China may not celebrate Thanksgiving, but that didn’t stop adventurous Chinese consumers from going online this year to join the three-day sales frenzy surrounding the U.S. holiday, according to Alipay, China’s largest e-payments provider.
Alipay, which has been partnering with U.S. retailers to allow consumers in China to use renminbi to purchase products directly from American online shops, said that from Nov. 28 to Nov. 30, its cross-border transactions increased by nearly 200 percent compared with the same three-day period last year. The number of Chinese cross-border shoppers more than tripled.
Thanksgiving, which fell on Nov. 27 this year, followed by Black Friday and the holiday weekend traditionally mark the start of Christmas shopping in the U.S., when retailers use steep discounts to lure shoppers to their virtual and physical stores. This year, four major U.S. department stores—Saks Fifth Avenue, Neiman Marcus, Bloomingdale’s, and Macy’s—participated with Alipay in online sales for Chinese consumers during the period.
The retailers offered discounts of up to 40 percent on some merchandise, while Alipay issued to users discount e-coupons totaling RMB 60 million in value that could be used to save up to 66 percent on items during Black Friday sales. Some U.S. merchants saw their volume of orders from China received on Nov. 28 grow 100 times compared with daily volumes in days immediately preceding Black Friday, Alipay said.
Top selling merchandise included items in the women’s wear and fashion accessories, baby products and cosmetics categories, which together accounted for 80 percent of total sales in the period, according to the company. An affiliate of NYSE-listed Alibaba Group, Alipay did not disclose the total dollar value of settlements surrounding Black Friday, nor did it break out how much of the cross-border trade was attributable to U.S. merchants holding online Black Friday sales.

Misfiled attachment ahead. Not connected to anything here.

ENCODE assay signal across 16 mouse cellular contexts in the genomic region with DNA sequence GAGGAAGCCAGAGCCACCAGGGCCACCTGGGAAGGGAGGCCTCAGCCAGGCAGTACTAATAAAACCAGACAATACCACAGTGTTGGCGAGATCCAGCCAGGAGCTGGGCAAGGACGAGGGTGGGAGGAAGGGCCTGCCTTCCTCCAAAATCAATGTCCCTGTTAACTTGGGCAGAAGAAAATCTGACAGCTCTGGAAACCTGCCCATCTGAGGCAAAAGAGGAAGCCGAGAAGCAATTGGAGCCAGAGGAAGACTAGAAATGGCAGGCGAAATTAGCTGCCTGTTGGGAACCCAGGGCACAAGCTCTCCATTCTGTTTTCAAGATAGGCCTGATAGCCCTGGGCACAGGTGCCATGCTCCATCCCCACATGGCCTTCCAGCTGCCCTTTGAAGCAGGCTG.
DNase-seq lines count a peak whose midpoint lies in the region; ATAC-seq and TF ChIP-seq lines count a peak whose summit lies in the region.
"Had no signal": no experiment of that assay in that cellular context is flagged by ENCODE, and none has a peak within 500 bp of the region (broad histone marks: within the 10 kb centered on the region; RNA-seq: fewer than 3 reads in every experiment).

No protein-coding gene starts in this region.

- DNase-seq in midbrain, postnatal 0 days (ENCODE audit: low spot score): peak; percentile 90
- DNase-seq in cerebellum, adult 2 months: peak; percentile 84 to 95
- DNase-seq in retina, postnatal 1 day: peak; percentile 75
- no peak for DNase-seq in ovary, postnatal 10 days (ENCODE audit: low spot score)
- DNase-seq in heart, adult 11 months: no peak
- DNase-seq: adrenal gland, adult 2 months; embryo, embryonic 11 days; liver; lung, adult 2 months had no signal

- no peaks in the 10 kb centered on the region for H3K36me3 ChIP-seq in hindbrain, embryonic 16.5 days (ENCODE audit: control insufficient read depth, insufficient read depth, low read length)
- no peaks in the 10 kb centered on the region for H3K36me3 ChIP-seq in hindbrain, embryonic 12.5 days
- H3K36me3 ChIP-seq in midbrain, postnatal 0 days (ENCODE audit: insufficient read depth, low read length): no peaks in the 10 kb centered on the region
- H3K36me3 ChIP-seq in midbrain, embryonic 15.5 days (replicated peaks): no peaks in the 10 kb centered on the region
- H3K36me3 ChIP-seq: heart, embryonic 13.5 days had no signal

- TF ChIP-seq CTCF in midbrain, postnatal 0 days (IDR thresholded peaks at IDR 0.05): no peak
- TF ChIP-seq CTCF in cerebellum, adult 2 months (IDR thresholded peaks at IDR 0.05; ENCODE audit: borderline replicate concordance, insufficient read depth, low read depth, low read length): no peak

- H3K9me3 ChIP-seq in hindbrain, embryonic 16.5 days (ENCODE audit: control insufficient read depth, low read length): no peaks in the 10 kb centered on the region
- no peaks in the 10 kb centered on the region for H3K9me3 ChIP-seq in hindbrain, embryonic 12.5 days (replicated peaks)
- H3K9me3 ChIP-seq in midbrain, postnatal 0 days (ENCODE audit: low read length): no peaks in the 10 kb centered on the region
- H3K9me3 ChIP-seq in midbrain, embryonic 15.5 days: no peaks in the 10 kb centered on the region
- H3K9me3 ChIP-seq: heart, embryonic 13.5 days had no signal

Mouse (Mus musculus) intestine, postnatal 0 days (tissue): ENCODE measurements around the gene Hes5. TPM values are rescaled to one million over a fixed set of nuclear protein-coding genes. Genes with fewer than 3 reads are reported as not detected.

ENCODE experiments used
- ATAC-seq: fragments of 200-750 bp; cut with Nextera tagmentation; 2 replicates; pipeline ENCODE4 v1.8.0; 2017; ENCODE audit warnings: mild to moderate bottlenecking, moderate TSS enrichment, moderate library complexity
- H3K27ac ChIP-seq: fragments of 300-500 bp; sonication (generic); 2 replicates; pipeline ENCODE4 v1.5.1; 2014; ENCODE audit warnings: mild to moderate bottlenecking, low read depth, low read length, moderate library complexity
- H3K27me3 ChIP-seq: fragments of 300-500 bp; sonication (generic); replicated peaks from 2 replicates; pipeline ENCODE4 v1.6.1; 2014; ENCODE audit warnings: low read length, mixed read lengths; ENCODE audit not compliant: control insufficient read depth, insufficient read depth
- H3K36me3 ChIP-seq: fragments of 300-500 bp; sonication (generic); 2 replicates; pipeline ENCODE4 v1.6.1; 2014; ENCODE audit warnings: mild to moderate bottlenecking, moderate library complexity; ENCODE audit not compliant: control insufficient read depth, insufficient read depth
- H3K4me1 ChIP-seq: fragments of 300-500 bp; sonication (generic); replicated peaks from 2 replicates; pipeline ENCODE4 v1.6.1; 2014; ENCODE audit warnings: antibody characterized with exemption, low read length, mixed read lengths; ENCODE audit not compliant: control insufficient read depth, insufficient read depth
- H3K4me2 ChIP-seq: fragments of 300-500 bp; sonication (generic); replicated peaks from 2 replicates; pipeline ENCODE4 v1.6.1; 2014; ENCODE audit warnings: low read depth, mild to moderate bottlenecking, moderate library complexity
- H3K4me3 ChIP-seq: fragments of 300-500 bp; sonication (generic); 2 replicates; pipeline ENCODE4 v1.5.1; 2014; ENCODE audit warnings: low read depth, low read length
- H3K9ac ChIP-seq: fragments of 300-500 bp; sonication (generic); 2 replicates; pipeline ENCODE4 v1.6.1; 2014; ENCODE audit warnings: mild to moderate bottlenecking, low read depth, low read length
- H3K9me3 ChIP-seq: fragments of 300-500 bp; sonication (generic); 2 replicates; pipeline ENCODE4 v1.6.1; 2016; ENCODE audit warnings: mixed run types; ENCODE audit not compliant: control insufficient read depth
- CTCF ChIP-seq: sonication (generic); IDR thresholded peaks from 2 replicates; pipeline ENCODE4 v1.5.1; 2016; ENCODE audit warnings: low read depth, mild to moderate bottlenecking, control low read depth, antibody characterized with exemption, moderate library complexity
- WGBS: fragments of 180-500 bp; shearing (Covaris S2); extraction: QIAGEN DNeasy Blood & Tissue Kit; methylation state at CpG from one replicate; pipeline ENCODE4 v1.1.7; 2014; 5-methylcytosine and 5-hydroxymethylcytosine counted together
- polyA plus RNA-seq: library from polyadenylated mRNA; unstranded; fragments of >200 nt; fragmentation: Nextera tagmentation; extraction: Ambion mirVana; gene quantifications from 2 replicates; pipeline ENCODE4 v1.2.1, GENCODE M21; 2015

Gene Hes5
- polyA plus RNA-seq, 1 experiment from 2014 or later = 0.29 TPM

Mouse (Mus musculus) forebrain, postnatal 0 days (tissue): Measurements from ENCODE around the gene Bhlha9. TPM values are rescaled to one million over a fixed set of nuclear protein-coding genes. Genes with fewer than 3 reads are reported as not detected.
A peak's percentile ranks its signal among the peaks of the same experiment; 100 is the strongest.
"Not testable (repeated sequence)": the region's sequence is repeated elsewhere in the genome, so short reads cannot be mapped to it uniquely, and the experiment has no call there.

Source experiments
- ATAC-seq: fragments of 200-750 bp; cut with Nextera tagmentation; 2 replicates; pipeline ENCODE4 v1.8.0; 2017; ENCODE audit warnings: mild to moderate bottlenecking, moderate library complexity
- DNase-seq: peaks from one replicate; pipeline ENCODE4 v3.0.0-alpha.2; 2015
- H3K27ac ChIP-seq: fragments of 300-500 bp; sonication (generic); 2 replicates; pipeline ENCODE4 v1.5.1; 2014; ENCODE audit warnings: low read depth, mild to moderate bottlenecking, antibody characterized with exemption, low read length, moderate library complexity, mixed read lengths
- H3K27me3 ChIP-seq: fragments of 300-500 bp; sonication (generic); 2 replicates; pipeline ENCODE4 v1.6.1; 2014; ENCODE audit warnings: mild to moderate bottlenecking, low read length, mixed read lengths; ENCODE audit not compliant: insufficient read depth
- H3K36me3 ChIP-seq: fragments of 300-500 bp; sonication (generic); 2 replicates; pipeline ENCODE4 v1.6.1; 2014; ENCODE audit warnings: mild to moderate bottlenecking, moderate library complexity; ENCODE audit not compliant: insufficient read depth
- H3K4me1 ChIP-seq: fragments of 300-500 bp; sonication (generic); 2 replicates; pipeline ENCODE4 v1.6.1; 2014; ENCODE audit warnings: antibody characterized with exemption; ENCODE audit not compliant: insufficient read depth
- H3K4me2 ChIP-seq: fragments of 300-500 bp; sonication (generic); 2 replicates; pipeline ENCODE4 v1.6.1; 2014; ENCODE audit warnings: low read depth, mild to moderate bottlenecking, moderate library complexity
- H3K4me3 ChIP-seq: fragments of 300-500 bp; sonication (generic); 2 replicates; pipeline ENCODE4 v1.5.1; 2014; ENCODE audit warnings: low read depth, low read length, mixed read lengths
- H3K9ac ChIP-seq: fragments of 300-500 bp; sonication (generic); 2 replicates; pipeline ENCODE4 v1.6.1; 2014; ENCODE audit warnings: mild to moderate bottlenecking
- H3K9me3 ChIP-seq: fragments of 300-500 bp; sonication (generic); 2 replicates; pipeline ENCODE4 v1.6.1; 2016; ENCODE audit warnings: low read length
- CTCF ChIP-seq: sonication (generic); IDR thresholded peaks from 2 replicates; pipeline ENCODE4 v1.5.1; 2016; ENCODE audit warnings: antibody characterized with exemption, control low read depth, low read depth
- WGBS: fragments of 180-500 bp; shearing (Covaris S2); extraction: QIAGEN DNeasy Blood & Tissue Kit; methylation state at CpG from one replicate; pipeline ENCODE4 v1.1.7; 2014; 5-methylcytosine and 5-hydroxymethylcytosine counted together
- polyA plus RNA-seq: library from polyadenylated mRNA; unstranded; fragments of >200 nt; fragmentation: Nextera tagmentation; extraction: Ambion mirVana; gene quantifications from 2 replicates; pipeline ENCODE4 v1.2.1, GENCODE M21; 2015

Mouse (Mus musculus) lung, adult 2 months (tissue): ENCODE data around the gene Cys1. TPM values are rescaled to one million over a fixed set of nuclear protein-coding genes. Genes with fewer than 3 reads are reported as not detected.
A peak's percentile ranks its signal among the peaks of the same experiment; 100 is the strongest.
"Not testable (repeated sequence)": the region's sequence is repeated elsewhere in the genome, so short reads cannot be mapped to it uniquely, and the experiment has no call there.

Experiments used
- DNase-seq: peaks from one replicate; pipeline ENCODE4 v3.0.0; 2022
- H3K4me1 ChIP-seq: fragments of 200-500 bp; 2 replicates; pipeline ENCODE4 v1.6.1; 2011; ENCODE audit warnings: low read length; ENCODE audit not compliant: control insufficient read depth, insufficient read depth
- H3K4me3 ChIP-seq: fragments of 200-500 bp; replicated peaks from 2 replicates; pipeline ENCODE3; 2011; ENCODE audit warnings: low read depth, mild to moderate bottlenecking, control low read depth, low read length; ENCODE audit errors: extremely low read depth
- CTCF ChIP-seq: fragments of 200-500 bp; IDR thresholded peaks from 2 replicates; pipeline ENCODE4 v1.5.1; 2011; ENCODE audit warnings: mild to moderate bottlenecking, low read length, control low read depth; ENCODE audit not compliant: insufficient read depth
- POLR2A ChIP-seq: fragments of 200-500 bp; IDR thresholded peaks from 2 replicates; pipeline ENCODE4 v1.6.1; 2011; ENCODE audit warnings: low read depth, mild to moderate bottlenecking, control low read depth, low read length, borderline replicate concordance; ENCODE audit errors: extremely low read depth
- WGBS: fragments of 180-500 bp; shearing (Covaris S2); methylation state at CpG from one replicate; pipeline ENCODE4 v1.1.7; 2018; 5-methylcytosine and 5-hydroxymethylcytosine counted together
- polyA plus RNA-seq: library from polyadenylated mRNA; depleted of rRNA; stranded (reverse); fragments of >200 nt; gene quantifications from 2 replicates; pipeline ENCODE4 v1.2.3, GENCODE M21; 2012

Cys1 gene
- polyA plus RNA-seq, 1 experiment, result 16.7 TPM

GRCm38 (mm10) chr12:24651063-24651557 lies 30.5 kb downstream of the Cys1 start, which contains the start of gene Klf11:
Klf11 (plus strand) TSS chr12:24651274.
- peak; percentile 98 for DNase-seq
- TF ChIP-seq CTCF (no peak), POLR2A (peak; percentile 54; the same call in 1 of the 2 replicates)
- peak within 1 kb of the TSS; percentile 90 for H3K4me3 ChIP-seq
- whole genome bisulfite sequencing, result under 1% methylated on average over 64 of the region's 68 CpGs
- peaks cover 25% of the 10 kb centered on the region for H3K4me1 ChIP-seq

Cross-border e-commerce is just a fraction of Chinese consumer spending, but the practice is growing fast as an increasing number of consumers seek premium goods from abroad. According to a story in Internet Retailer, Chinese consumers spent 600 billion yuan ($96.8 billion) to directly buy foreign-made goods in 2013, either online or by traveling abroad. That was twice as much as Chinese shoppers bought in these ways from other countries in 2011.
Alipay has been trying to drive overseas e-commerce by encouraging U.S. and European retailers to adopt Alipay as a payment option for their e-commerce sites.
The company recently announced a cross-border solution called ePass that combines Alipay’s foreign currency settlement service with a direct-to-China delivery service so that Western merchants are able to offer Chinese consumers who are comfortable shopping online in English a way to purchase goods from retailers’ existing, stand-alone e-commerce websites in their home markets. Companies participating in the launch of ePass included Saks Fifth Avenue, Neiman Marcus, Bloomingdale’s, Macy’s, Ann Taylor and Aeropostale.
Alizila reporter Susan Wang contributed to this report.